When reflecting on the past year and setting New Year’s Resolutions, what was your biggest regret? Like over two-thirds of Americans, you probably have some financial regrets. Whether you didn’t save as much as you had hoped or you didn’t pay down your debt, you probably didn’t quite reach your goal for 2017.
The New Year is about setting new goals and learning from the prior year’s mistakes. So rather than creating a resolution to save money or pay down debt, it’s time to make financial wellness your New Years’ Resolution. Much like how overall wellness is about balance and knowing what you need physically, spiritually, and mentally, financial wellness is understanding your financial situation and following behaviors that help your current and long term monetary goals.
Keeping New Year’s Resolutions can be hard, but with these six steps you can prepare yourself for a year of successful financial wellness.
Goals are more easily achieved when you have a specific target. For example, if you want to save for your dream vacation, determine the cost of the trip and a deadline. If you set specific goals, you can benchmark your success without a problem. (Remember: It is important to remember to make your goal achievable and to consider all your expenses).
Design a road map to success. Rather than saying you wish to save $10,000 this year for retirement, decide how you will achieve this goal. When producing a budget for the year, start with a monthly goal. First, subtract your monthly expenses from your income. Then, decide how much of your remaining income you need to save from each paycheck to reach your overall objective.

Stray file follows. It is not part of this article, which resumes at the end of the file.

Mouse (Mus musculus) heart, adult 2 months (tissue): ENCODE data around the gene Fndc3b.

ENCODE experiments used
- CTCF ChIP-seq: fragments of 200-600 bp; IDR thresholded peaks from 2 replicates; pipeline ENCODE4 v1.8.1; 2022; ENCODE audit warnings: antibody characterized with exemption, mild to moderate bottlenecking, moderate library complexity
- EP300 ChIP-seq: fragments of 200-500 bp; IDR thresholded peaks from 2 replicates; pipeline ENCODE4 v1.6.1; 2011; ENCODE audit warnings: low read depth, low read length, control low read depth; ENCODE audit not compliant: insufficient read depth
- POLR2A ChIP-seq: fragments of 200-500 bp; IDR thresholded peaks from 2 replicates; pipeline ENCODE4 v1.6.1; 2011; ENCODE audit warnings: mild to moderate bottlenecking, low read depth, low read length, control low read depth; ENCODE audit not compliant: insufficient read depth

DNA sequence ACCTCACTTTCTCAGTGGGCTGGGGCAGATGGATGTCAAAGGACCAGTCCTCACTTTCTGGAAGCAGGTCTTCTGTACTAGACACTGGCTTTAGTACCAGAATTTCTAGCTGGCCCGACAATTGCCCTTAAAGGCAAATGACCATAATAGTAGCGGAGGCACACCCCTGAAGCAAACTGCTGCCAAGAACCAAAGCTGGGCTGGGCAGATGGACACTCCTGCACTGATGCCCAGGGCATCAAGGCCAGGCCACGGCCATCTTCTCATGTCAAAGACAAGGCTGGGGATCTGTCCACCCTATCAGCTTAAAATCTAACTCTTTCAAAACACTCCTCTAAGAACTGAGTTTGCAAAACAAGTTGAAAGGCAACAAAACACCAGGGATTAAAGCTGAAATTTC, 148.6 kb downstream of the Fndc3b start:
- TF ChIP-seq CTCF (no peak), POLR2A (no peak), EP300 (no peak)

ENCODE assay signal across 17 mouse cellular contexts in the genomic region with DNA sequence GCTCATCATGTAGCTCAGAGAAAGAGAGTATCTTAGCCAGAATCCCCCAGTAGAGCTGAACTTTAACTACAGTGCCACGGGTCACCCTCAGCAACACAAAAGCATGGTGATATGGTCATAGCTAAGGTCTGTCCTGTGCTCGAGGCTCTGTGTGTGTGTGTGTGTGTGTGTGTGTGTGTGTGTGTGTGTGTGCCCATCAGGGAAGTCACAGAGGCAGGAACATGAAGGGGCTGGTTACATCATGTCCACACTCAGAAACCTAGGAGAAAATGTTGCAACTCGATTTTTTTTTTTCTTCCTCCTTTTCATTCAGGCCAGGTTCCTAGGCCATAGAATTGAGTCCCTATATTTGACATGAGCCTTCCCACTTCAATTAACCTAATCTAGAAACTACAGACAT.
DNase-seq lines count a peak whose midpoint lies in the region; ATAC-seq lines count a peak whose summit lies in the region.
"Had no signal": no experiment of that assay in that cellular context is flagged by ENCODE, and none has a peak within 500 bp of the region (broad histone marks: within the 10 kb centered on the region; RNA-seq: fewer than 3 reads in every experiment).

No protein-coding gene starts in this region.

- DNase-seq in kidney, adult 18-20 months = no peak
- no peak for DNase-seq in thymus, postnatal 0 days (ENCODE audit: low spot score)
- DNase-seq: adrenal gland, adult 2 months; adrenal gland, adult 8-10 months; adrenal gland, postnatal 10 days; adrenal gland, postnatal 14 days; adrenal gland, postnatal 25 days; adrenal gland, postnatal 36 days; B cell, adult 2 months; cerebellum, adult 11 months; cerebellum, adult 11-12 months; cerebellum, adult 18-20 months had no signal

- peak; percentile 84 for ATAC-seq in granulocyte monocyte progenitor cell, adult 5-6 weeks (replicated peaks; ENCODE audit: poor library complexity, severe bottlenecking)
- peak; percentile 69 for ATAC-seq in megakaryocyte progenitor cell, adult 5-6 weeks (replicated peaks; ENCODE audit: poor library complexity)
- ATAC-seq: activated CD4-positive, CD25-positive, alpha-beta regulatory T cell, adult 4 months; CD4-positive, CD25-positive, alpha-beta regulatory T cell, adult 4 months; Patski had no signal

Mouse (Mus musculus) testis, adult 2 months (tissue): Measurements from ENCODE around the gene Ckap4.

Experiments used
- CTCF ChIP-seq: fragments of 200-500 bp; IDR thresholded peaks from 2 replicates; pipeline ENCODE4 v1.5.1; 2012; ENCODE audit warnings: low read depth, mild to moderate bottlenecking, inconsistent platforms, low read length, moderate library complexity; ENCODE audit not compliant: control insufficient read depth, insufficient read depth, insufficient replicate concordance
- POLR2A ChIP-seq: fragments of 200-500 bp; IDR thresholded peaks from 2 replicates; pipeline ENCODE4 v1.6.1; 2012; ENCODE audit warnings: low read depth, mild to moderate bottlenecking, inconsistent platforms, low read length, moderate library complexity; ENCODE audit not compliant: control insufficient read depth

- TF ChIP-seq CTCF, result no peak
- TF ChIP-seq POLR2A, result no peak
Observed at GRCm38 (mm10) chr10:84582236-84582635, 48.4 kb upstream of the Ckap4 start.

Make a spreadsheet to track your income and expenses to ensure you are sticking to your budget. Don’t wait for the credit card statement to come in the mail— track each transaction throughout the month. By watching what you spend, as you spend it, you can accurately evaluate if you are within your budget and make adjustments as needed.
It may be convenient to stop for coffee on your way to work, or order takeout when you don’t feel like cooking, but these little luxuries add up and could be costing you hundreds a month. We aren’t saying you can’t treat yourself every once in a while, but set a limit on how much you can spend on these unnecessary expenses. You may be surprised at how much money is left at the end of the month, when you make a few small sacrifices.
Often we hear, “I don’t have the money to be investing,” but you don’t have to invest thousands of dollars each year. You can start your investments with as little as $20 a month, because by the end of the year that is $240. It’s called micro investing, and it makes it easy for you to start investing small amounts now that will grow overtime, making you more money in the future.
Financial wellness is all about long-term goals and planning. When setting your long-term goals, think about future spending scenarios; answer questions like, “do I plan on having children?”, “when will I need to purchase a new car?”, “when will my mortgage be paid off?”, “how close is retirement?” Addressing these questions will help you determine your long -term goals and plan for a financially fit future.
As you start thinking about your resolution for 2018, these six steps can help ensure you will reach your financial goals for 2018.
At Duncan Financial Group, we understand money matters and your money matters to you, that is why we offer services that work together to assist you on your journey to financial wellness. For support in achieving your goals this year contact us at (724) 863-3420. We can walk you through the steps and ensure you have the financial plan that fits your needs.